Stack Overflow is a community of 4.7 million programmers, just like you, helping each other.

Join them; it only takes a minute:

Sign up
Join the Stack Overflow community to:
  1. Ask programming questions
  2. Answer and help your peers
  3. Get recognized for your expertise

I have a web server with a lot of web sites with many database operations, and i am tryng sql caching as a way to improve the performance of my server.

In general, is there any disadvantage about sql caching in a common environment?

Thanks

share|improve this question

Well, caching consumes RAM memory, so you'll need plenty of that.

I'm not sure about what caching mechanism SQL server employs, but it might be possible that your queries return stale data for some time.

Your best options of performance improvement is to load as much data into RAM as possible instead of caching.

share|improve this answer

The main problem with caching in a normal environment is cache expiration and stale data.

If you invalidate your cache every time data changes, you could end up rarely or never hitting the cache.

If you try to invalidate just the part of the cache that is changed, you have extra processing time to determine what to invalidate.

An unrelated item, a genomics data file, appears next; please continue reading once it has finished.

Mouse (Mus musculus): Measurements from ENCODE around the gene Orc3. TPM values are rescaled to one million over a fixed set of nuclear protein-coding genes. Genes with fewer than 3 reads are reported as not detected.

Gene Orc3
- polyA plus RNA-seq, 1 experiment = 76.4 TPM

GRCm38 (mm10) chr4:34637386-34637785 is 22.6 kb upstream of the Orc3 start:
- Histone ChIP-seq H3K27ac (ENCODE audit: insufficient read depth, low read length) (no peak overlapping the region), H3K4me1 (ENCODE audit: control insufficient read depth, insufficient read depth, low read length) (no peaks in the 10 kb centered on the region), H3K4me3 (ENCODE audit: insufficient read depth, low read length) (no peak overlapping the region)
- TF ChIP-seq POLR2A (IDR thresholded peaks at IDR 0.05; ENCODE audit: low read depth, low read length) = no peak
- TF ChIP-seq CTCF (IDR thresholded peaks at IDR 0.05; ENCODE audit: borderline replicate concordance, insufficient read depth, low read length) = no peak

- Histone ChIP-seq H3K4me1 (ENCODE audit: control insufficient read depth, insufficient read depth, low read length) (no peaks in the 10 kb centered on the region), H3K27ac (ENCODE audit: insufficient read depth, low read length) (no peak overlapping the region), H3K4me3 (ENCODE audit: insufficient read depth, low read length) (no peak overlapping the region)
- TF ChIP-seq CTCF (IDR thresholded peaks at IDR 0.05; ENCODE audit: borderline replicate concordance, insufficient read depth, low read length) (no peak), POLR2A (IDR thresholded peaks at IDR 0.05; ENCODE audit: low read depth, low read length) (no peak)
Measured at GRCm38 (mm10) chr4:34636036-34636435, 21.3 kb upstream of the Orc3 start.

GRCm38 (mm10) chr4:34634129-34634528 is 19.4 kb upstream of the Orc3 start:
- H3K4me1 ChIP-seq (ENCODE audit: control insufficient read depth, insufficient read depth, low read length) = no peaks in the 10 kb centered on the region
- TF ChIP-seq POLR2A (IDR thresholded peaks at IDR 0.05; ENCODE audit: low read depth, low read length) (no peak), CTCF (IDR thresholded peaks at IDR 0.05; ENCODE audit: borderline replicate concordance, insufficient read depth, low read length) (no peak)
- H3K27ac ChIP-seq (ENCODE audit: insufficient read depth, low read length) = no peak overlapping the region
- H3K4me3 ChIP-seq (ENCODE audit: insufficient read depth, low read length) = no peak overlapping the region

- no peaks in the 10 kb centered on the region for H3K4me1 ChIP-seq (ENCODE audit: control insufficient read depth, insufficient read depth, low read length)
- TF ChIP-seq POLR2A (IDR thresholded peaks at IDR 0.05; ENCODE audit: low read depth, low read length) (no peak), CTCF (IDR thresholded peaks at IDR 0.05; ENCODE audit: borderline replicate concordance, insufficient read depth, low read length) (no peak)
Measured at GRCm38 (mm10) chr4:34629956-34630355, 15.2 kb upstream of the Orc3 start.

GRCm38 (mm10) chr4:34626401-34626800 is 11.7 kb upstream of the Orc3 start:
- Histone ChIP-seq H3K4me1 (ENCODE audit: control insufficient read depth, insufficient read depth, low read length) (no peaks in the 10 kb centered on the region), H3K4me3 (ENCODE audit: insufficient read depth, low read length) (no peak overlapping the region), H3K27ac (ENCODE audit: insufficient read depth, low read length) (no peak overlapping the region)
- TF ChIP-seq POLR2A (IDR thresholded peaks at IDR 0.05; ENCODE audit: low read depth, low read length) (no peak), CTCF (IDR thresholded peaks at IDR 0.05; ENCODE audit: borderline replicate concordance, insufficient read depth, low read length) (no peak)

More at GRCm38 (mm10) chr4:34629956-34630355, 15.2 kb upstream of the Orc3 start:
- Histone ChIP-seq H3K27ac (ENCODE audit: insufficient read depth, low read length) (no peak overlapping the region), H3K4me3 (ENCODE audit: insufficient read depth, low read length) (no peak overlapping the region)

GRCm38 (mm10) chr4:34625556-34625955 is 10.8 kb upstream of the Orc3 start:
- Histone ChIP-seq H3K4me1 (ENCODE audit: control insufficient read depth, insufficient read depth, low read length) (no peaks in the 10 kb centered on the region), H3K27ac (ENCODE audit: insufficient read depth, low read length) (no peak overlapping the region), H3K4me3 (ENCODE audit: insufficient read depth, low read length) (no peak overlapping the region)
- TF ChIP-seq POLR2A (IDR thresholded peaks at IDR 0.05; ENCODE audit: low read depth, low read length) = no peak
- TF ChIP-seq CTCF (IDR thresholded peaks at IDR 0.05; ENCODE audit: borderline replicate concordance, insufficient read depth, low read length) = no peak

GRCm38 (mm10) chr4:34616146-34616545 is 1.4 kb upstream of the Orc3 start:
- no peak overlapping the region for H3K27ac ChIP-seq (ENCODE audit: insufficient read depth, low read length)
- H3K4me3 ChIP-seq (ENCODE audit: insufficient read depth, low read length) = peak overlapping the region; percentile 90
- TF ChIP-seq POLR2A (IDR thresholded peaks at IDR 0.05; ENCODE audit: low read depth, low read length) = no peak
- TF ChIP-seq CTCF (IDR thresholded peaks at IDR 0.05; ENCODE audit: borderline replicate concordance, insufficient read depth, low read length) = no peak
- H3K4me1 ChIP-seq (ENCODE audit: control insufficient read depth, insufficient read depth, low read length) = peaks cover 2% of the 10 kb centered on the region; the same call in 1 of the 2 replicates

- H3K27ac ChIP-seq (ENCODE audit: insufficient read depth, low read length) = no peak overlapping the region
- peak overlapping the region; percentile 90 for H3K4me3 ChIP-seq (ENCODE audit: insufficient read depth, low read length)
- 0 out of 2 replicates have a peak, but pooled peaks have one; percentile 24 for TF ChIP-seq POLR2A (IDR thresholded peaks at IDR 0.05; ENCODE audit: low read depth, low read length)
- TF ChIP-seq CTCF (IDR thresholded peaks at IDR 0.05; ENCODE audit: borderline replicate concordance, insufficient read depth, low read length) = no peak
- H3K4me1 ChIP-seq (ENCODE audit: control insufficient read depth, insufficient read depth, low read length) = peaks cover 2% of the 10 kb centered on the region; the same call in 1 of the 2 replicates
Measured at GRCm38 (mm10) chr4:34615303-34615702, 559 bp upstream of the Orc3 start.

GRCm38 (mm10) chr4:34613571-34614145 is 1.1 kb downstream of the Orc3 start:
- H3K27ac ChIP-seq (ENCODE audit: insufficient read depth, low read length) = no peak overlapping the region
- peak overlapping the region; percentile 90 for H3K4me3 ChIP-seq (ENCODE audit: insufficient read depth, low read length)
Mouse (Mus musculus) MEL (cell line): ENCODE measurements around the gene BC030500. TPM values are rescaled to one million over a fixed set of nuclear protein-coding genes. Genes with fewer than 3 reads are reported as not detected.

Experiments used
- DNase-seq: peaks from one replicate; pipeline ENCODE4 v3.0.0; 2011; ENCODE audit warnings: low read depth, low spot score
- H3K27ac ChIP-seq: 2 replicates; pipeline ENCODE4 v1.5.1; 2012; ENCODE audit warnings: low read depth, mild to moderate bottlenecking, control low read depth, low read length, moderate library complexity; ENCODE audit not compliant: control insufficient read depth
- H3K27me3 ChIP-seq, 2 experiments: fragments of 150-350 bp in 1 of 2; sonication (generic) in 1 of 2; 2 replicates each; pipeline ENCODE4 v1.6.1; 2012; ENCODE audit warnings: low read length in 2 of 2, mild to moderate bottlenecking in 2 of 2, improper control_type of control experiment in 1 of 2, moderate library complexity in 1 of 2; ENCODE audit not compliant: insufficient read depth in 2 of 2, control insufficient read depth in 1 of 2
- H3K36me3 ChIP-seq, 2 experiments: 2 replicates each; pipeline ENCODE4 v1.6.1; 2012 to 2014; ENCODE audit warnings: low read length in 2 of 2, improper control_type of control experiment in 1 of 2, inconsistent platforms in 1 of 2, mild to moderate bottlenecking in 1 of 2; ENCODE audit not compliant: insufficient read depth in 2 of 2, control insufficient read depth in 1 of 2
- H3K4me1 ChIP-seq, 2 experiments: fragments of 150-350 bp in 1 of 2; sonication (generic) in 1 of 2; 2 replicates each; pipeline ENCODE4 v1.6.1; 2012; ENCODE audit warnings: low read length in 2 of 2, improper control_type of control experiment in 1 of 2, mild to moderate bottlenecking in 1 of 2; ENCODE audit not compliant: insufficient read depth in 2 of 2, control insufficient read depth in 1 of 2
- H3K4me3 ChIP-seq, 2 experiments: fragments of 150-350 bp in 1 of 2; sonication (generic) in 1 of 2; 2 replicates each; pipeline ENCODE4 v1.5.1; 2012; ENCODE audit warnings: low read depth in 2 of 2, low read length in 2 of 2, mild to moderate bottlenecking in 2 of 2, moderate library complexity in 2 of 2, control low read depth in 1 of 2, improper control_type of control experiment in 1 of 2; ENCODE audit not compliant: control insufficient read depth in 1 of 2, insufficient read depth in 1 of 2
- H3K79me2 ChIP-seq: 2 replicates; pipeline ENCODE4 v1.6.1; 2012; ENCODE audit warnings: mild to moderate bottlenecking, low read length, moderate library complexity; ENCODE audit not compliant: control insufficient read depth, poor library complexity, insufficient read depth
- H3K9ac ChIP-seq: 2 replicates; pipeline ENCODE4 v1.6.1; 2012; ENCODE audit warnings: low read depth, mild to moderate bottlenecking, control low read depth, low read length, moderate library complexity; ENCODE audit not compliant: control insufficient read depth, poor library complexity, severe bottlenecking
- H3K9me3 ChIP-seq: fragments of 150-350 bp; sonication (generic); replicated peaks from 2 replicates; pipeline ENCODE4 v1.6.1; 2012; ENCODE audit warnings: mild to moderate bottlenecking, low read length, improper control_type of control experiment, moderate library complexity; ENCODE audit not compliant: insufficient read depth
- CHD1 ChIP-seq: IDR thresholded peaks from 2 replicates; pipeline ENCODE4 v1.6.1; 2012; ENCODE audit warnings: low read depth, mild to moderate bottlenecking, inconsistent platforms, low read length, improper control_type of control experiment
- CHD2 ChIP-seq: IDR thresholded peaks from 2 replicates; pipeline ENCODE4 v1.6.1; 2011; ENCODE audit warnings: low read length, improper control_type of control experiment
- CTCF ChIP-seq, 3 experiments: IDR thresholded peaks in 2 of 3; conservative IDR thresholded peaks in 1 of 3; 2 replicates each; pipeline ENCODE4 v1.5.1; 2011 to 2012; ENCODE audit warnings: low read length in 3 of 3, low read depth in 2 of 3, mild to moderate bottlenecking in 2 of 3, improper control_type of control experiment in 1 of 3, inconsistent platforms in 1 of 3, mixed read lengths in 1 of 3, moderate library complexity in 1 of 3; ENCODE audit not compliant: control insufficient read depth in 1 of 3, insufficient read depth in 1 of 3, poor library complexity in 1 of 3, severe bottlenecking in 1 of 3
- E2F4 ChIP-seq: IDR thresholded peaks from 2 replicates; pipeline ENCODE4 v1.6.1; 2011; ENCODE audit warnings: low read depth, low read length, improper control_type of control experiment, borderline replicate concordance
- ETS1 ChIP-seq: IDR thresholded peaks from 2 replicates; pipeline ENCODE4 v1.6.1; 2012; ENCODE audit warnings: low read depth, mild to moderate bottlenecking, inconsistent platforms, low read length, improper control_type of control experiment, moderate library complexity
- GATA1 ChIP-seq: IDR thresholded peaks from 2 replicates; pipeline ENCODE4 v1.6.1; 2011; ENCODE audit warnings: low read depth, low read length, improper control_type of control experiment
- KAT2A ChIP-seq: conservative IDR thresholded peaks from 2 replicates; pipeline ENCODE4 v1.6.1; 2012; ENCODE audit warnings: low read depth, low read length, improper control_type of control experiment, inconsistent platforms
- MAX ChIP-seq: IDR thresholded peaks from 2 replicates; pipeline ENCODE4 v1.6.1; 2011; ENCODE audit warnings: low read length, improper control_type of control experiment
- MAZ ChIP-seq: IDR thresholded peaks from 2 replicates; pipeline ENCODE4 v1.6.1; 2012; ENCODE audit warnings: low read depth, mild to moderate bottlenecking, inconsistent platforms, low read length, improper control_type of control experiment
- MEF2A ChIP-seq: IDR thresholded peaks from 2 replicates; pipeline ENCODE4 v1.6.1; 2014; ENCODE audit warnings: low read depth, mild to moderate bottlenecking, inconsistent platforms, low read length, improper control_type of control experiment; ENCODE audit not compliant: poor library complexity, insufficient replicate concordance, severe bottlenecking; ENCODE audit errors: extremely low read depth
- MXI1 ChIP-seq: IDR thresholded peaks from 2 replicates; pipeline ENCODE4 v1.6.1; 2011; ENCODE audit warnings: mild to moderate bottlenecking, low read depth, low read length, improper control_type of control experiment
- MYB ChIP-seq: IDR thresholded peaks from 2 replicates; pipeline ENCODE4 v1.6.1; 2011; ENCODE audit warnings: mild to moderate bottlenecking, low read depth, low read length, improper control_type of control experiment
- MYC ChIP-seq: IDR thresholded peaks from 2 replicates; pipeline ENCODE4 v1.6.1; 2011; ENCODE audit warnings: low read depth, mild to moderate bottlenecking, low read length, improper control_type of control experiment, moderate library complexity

If you do not invalidate the cache or have cache timers, you may end up with stale data.

Depending on your environment and your requirements, you need to pick which solution best meets your needs. Sometimes it is ok to have some stale data, and in other applications it is not.

share|improve this answer

All the above points are valid. Invalidation of stale cache entries would be a key concern as well as syncing local cache across multiple servers. You may want to look into a grid cache (e.g. Hazelcast, mem-cache) and Heimdall Data. Heimdall acts as a transparent cache and provides invalidation logic built in. In summary, sql caching itself is a good thing to do. It increases performance and can buffer sql traffic away from the database allowing scaling benefits.

share|improve this answer

Your Answer

 
discard

By posting your answer, you agree to the privacy policy and terms of service.

Not the answer you're looking for? Browse other questions tagged or ask your own question.